One third of participating HAs and a single LA had made at least some non-renewal decisions, but these had been rare or very rare. Stated reasons for non-renewal where it had occurred included tenancy breaches (rent arrears or ASB); under-occupation or overcrowding; high income; and that property adaptations were no longer required. In addition, several HAs identified “non-compliance with request[s] for information” (HA, London) e.g. about household composition and income, as the reason for non-renewal decisions. What is interesting here is the much stronger emphasis on increased landlord leverage in enforcing tenancy conditions – particularly behavioural conditions – in the actual practice of FTTs than in the ostensible motivations for introducing them. This shift in the power balance between landlord and tenant was, however, at the forefront of the minds of many of the tenants subject to FTTs that we interviewed in the earlier study.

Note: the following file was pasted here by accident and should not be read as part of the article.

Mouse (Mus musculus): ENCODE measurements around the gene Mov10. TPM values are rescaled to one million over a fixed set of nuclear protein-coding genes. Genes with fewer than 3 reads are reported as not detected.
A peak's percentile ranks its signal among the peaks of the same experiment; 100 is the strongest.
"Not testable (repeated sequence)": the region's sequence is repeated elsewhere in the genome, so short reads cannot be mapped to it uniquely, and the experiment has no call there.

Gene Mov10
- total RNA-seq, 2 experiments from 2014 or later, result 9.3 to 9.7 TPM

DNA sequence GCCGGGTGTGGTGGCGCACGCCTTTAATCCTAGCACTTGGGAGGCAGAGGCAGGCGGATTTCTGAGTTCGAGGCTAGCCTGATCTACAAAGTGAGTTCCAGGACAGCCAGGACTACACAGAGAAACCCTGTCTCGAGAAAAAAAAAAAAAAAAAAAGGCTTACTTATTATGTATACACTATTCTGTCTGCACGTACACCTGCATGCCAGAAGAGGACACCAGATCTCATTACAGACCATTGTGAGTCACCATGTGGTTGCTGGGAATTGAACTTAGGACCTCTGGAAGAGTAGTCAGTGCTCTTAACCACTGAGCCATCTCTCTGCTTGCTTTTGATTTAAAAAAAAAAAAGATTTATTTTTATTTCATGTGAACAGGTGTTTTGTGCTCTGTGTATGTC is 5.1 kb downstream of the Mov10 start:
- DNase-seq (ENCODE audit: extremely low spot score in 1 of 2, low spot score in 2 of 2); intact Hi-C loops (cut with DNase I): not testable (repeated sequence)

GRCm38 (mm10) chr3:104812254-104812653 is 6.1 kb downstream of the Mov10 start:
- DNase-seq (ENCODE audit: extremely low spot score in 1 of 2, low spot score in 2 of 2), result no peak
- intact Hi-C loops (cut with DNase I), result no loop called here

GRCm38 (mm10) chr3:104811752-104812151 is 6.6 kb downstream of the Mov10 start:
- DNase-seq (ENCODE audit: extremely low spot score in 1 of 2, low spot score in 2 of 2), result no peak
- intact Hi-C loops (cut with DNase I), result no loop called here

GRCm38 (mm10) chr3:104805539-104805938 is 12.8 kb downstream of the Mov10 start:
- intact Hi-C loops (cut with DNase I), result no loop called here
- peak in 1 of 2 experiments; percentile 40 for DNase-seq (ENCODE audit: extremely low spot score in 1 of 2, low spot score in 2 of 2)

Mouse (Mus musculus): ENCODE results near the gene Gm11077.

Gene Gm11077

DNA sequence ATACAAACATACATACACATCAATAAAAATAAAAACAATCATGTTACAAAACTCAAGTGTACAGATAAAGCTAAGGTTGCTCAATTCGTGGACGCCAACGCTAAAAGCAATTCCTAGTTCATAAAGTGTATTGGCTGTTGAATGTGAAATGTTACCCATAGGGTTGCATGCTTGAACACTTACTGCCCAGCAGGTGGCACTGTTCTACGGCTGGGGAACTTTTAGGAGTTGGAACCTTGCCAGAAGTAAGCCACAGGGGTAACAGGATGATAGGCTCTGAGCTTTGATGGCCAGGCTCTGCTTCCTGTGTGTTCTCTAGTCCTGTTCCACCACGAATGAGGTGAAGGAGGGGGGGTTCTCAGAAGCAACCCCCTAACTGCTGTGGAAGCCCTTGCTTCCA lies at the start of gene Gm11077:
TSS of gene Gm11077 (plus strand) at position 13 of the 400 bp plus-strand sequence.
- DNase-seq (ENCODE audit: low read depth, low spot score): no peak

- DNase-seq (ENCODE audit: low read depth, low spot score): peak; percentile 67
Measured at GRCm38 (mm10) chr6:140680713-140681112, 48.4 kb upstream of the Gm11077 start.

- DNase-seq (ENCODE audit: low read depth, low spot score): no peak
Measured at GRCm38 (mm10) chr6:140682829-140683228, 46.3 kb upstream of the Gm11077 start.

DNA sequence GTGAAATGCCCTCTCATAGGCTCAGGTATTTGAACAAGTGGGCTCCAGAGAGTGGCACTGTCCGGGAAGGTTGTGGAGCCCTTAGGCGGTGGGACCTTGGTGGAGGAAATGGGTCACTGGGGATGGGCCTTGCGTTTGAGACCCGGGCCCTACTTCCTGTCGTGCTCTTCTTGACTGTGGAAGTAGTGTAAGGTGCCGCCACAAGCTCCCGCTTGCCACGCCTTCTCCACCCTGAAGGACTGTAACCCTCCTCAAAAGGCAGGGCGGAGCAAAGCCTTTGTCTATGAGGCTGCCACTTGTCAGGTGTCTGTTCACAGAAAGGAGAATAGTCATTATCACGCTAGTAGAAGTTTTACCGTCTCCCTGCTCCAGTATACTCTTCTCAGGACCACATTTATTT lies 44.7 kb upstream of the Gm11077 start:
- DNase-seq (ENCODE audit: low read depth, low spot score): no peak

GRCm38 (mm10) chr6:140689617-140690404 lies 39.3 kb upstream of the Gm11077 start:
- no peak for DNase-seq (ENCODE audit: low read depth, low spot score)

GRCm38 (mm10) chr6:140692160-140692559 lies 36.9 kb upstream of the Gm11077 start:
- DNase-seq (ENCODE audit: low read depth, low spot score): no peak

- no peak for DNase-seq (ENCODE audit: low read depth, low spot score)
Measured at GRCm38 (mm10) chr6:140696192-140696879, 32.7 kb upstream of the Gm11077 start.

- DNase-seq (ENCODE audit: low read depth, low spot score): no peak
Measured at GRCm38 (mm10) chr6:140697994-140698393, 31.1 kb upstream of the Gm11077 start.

The majority of respondents felt it was too early to tell whether FTTs were a ‘successful’ policy, but of the minority prepared to venture a preliminary verdict, opinions were split, and HAs were considerably more positive than LAs. Positive impacts were said to include a sense that FTTs had strengthened the incentive for tenants to ‘play by the rules’, paying arrears back faster, for instance. A cluster of respondents talked more generally about FTTs facilitating a ‘better conversation’ with tenants, ‘re-educating’ them about the role and nature of social housing and communicating it’s value. Once again, a fairly robust ‘behavioural’ agenda can be discerned here. In contrast, only a handful of landlords had observed early signs of FTTs facilitating better use of stock, despite this being the main stated policy aim. Alongside additional administrative burdens, those who were critical of FTTs tended to highlight concerns about potential legal challenges and scepticism about their behavioural impacts on tenants